Reductions with diimide

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Diimide reduction is a chemical reaction that converts unsaturated organic compounds to reduced alkane products. In the process, diimide (H2N2) is oxidized to elemental nitrogen.[1]


In 1929, the conversion of oleic acid to stearic acid in the presence of hydrazine was observed. Diimide was not implicated in this reductive process until the 1960s. Since that time, several methods of generating transient amounts of diimide have been developed. In the presence of unpolarized alkenes, alkynes or allenes, transient diimide is converted into elemental nitrogen with reduction of the unsaturated functionality. Diimide formation is the rate-limiting step of the process, and a concerted mechanism involving cis-diimide has been proposed. This reduction represents a metal-free alternative to catalytic hydrogenation reductions, and does not lead to the cleavage of sensitive O–O and N–O bonds.


Mechanism and Stereochemistry

Prevailing Mechanism

Diimide reductions result in the syn addition of hydrogen to alkenes and alkynes. This observation has led to the proposal that the mechanism involves concerted hydrogen transfer from cis-diimide to the substrate. The cis isomer is the less stable of the two; however, acid catalysis may speed up equilibration of the trans and cis isomers.[2]


Diimide is typically generated either through the oxidation of hydrazine or the decarboxylation of potassium diazocarboxylate. Kinetic experiments suggest that regardless of its method of generation, the formation of diimide is rate-limiting. The transition state of the hydrogen transfer step is likely early; however, high stereoselectivity has been obtained in many reductions of chiral alkenes.[3]


The order of reactivity of unsaturated substrates is: alkynes, allenes > terminal or strained alkenes > substituted alkenes. Trans alkenes react more rapidly than cis alkenes in general. The reactivity difference between alkynes and alkenes is usually not great enough to isolate intermediate alkenes; however, alkenes can be isolated from allene reductions.

Scope and Limitations

Diimide is most effective at reducing unpolarized carbon-carbon double or triple bonds. Many groups ordinarily sensitive to reductive conditions, including peroxides, are not affected by the conditions of diimide reductions.[4]


Diimide will selectively reduce less substituted double bonds under some conditions.


Allenes are reduced to the more highly substituted alkene in the presence of diimide, although yields are low.[5]


Iodoalkynes represent an exception to the rule that alkenes cannot be obtained from alkynes. After diimide reduction of iodoalkynes, cis-iodoalkenes may be isolated.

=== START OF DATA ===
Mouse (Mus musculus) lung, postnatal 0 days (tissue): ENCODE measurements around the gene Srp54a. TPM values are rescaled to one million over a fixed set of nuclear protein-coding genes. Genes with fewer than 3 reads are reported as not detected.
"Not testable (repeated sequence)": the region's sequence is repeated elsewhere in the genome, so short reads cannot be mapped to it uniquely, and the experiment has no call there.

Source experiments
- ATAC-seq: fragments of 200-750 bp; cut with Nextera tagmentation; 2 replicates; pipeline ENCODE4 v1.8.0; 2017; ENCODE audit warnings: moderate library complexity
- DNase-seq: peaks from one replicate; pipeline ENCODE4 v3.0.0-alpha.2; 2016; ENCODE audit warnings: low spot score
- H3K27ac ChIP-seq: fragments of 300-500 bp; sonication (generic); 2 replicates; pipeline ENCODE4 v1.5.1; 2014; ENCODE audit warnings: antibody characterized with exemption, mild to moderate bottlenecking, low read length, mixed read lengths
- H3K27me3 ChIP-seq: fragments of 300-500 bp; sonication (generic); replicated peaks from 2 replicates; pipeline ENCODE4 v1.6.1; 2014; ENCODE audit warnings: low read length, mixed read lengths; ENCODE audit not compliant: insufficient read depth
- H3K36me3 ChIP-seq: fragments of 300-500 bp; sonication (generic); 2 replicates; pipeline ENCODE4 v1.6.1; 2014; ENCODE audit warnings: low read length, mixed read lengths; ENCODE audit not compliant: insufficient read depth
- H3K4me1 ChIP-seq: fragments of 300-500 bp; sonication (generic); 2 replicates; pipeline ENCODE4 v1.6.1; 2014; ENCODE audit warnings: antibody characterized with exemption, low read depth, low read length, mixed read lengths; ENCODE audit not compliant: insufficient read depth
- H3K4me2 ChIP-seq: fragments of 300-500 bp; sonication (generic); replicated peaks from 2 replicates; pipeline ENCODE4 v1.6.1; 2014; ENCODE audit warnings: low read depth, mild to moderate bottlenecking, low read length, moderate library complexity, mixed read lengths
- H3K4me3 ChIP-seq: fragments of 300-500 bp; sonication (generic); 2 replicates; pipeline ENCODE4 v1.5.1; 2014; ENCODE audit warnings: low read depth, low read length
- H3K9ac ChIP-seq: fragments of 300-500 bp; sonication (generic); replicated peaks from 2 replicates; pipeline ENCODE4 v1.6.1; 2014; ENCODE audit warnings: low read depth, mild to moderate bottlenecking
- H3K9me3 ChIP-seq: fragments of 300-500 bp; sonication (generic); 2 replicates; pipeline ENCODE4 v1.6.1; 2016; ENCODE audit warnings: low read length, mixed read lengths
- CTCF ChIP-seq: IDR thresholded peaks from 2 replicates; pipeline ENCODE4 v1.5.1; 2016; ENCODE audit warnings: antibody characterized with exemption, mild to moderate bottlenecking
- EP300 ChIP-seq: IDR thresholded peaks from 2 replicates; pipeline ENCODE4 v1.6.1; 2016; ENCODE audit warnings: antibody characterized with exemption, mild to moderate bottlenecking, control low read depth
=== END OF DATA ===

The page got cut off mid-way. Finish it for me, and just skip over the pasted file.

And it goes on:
Recently, diimide has been generated catalytically through the oxidation of hydrazine by a flavin-based organocatalyst. This system selectively reduces terminal double bonds.[6]


A limited number of examples of reduction of polarized double bonds exist in the literature. Aromatic aldehydes are reduced by diimide generated through the decarboxylation of potassium azodicarboxylate.[7]

Comparison with Other Methods

Reductions of carbon-carbon double and triple bonds are most commonly accomplished through catalytic hydrogenation. Diimide reduction offers the advantages that the handling of gaseous hydrogen is unnecessary and removal of catalysts and byproducts (one of which is gaseous elemental nitrogen) is straightforward. Hydrogenolysis side reactions do not occur during diimide reductions, and N–O and O–O bonds are not affected by the reaction conditions. On the other hand, diimide reductions often require long reaction times, and reductions of highly substituted or polarized double bonds are sluggish.


Experimental Conditions and Procedure

Typical Conditions

A variety of methods for the generation of diimide exist. The most synthetically useful methods are:

  • Oxidation of hydrazine with oxygen, in the presence of catalytic copper(II) and/or a carboxylic acid
  • Decarboxylation of dipotassium diazocarboxylate in the presence of an acid
  • Thermal decomposition of sulfonylhydrazides

Procedures (particularly those employing air as an oxidant) are typically straightforward and do not require special handling techniques.

Example Procedure[8]

Acetic acid-O-d (1.2 g) was slowly added dropwise into a solution of the carboxylic acid 8 (200 mg, 1 mmol) and dipotassium azodicarboxylate (400 mg, 2.5 mmol) in DMSO (7 mL). After stirring 4 hours at room temperature the solution was diluted with brine and extracted with pentane. The pentane layer was dried and evaporated to afford 160 mg (75%) of 5-exo-6-exo-dideuterio-3-endo-phenylsulfinylbicyclo[2.2.1]heptane-2-endo-carboxylic acid (9): mp 183–184°. 1H NMR (DMSO-d6): δ 7.32 (s, 5H) 4.37 (m, 1H), 4.17 (m, 1H), 3.68 (m, 1H), 3.48 (m, 1H), 2.60 (m, 2H), 1.49 (br s, 2H).



  1. Pasto, D.J.; Taylor, R.T. Org. React. 1991, 40, 91.
  2. L. G. Spears, Jr. and J. S. Hutchinson, J. Chem. Phys., 88, 240 (1988).
  3. E. J. Corey, D. J. Pasto, and W. L. Mock, J. Am. Chem. Soc., 83, 2957 (1961).
  4. W. Adam and H. J. Eggelte, J. Org. Chem., 42, 3987 (1977).
  5. K. Mori, M. Ohki, A. Sato, and M. Matsui, Tetrahedron, 28, 3739 (1972).
  6. Smit, C.; Fraaije, M.; Minnaard, A. J. Org. Chem. 2008, 73, 9482.
  7. D. C. Curry, B. C. Uff, and N. D. Ward, J. Chem. Soc. C, 1967, 1120.
  8. R. Annunziata, R. Fornasier, and F. Montanari, J. Org. Chem., 39, 3195 (1974).